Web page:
So I finished spinning the skein of yarn I’ve been working on this week (the other projects are on-going). I’ve gotten much more efficient since my first attempt at spinning – although I did learn a new important lesson: If the top of your drop spindle goes flying across the room and you can’t get it back on because you have too much yarn built up on the spindle – cut the yarn! You can easily re-attach it (spin the two ends together) once you’ve spun your next section of yarn. What you cannot easily do is keep spinning if you haven’t cut the yarn – if you go this route you end up tangled in yarn and knots and find yourself attached to a chair, the couch, a spindle, the leg of a tv tray – unable to move. I repeat – cut the yarn!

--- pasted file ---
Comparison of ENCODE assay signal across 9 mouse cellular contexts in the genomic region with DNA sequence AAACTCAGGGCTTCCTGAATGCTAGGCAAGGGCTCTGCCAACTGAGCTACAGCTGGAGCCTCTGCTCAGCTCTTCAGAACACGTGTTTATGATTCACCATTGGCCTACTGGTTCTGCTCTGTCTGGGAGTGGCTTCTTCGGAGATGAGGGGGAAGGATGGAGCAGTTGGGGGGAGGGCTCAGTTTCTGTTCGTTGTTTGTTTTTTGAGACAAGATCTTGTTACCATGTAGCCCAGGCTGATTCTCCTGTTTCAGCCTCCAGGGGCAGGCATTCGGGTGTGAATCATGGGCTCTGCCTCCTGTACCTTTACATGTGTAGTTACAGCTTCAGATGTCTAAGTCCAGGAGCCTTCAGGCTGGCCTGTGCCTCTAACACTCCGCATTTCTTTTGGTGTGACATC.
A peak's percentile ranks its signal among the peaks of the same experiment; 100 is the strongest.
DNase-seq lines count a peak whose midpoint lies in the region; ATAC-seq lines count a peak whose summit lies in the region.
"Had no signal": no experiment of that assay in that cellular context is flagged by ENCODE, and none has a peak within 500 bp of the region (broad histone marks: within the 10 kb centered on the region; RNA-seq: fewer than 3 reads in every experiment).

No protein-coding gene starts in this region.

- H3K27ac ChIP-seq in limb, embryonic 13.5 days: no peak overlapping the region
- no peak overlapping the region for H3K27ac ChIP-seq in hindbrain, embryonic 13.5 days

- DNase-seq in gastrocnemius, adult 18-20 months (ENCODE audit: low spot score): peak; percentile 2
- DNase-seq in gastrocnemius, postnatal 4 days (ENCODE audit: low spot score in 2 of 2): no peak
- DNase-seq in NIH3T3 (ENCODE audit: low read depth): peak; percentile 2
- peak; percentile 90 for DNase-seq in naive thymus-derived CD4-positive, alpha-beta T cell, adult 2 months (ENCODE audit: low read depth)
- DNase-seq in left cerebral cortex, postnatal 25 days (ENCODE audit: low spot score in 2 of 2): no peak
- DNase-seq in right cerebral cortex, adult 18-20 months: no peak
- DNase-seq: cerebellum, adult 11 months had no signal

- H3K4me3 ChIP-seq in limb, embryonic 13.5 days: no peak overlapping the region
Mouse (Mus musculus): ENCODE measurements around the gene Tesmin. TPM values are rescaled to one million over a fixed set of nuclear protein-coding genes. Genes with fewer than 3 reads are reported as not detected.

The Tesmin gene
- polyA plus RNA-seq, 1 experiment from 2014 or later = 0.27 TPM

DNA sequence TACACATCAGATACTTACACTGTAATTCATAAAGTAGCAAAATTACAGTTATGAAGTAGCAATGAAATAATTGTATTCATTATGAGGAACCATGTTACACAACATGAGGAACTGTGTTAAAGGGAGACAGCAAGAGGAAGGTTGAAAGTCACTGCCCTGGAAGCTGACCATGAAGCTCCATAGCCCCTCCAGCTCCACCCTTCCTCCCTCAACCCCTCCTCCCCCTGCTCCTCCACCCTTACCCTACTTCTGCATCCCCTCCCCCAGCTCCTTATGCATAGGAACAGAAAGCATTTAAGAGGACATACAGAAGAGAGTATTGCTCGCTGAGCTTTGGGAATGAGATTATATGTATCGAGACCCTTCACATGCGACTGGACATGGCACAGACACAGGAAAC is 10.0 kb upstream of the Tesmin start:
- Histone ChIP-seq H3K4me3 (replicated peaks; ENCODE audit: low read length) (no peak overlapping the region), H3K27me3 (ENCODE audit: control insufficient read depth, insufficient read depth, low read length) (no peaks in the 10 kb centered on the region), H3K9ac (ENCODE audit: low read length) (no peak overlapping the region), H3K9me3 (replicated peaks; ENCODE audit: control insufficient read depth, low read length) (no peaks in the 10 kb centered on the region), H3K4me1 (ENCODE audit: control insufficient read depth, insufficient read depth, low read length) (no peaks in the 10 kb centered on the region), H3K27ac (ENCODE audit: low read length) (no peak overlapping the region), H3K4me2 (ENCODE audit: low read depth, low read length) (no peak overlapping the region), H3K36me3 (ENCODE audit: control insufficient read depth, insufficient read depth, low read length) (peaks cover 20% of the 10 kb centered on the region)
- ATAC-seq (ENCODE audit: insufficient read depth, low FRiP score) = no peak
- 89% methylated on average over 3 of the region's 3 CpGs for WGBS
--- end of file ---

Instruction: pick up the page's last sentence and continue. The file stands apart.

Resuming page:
I’m fortunate that the circumference of the back of my dining room chairs is exactly one yard. This allows me to figure out how much yarn is in the current skein I am spinning. In this case the answer is 125 yards – I’m quite proud actually.
After I soaked the skein I hung it to dry in the bathroom. I hosted a girl’s night last night for my friend Denise – we were starting her wedding planning at it. Over the course of the evenning quite a few of my girlfriends noticed the yarn in the bathroom and commented on it. The general consensus arriving from the comments was that I should start selling my yarn locally. I have to admit I am tempted – but to do that I would want to be doing all my own dying as well. I’ve found an online source where I can get the un-dyed fibres – and in this case I mean an amazing range of fibres (camel, sheep, bamboo, hemp, soy silk, etc., etc., etc.). I’m going to order a few and try out the process from dyeing through spinning (including mixing different fibres together) and then assess if I might make a go out of selling some yarns on the side. I’ll keep you posted.